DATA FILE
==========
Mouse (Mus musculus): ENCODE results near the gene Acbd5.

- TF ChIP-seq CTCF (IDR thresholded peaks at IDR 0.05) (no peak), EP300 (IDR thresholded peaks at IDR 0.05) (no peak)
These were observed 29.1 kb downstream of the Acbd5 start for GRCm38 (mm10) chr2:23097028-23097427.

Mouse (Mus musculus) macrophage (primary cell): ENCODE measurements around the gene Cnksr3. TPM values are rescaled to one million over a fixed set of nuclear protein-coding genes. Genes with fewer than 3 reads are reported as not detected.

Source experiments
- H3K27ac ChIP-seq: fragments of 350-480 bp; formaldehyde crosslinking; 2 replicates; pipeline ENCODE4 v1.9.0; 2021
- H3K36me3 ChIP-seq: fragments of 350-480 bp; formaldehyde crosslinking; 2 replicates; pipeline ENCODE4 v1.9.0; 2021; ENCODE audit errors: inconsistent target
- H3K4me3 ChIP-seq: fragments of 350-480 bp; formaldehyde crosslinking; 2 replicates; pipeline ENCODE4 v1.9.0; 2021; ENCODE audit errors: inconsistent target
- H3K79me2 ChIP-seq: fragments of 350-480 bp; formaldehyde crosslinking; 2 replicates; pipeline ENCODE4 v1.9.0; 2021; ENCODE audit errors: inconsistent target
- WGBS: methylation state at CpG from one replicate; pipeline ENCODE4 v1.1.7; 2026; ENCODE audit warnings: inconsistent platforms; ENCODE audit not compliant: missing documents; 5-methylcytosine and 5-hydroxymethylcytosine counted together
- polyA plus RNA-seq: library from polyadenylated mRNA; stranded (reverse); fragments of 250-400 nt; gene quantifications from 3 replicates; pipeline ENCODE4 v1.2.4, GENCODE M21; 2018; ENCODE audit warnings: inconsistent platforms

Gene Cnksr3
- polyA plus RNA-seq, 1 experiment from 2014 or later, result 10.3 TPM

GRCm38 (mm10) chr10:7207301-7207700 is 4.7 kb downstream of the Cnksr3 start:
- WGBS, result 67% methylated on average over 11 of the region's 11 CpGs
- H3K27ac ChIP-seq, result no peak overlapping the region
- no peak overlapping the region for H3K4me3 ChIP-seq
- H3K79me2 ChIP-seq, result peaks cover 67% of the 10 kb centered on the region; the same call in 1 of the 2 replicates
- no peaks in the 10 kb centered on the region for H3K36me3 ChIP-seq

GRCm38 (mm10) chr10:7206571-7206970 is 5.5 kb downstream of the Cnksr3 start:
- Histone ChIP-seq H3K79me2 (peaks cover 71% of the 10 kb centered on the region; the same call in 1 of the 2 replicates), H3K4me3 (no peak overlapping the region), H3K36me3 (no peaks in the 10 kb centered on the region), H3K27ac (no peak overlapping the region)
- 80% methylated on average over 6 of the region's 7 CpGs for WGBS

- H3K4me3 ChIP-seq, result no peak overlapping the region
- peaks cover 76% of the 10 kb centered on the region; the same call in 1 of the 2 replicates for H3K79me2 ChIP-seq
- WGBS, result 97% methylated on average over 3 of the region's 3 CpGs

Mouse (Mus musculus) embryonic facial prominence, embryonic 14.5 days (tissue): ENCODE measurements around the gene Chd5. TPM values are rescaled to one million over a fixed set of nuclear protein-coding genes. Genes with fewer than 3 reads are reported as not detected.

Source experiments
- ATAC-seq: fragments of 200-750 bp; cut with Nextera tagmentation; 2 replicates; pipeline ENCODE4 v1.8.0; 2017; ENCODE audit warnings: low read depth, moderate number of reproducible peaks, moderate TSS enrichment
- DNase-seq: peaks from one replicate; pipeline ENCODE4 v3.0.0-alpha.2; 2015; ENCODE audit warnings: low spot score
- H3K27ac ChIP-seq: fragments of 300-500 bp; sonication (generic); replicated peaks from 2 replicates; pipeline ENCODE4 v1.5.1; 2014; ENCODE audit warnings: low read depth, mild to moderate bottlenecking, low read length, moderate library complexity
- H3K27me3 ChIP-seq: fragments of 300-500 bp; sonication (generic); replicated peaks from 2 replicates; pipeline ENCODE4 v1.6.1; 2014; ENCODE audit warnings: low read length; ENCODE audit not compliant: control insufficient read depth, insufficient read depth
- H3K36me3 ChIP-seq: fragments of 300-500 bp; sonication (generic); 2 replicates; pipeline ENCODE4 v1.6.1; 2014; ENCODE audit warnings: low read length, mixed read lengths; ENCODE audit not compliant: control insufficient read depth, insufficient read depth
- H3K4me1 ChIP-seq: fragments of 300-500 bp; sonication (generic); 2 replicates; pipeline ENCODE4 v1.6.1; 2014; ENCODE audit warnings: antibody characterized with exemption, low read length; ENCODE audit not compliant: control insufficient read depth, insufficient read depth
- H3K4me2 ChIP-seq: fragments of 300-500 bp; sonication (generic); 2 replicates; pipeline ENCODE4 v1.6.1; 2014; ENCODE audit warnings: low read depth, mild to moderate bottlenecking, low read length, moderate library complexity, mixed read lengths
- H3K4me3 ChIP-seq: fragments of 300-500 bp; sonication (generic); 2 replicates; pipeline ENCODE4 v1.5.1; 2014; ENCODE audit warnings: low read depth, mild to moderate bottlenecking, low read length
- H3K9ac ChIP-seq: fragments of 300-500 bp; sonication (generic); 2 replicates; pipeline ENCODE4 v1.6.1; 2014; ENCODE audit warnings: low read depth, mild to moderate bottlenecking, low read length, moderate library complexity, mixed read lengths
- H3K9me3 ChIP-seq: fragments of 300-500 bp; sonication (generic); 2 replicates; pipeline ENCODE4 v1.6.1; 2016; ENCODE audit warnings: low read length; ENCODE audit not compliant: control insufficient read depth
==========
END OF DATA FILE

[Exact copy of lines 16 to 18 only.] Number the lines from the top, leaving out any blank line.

- H3K27ac ChIP-seq, result no peak overlapping the region
- no peak overlapping the region for H3K4me3 ChIP-seq
- H3K79me2 ChIP-seq, result peaks cover 67% of the 10 kb centered on the region; the same call in 1 of the 2 replicates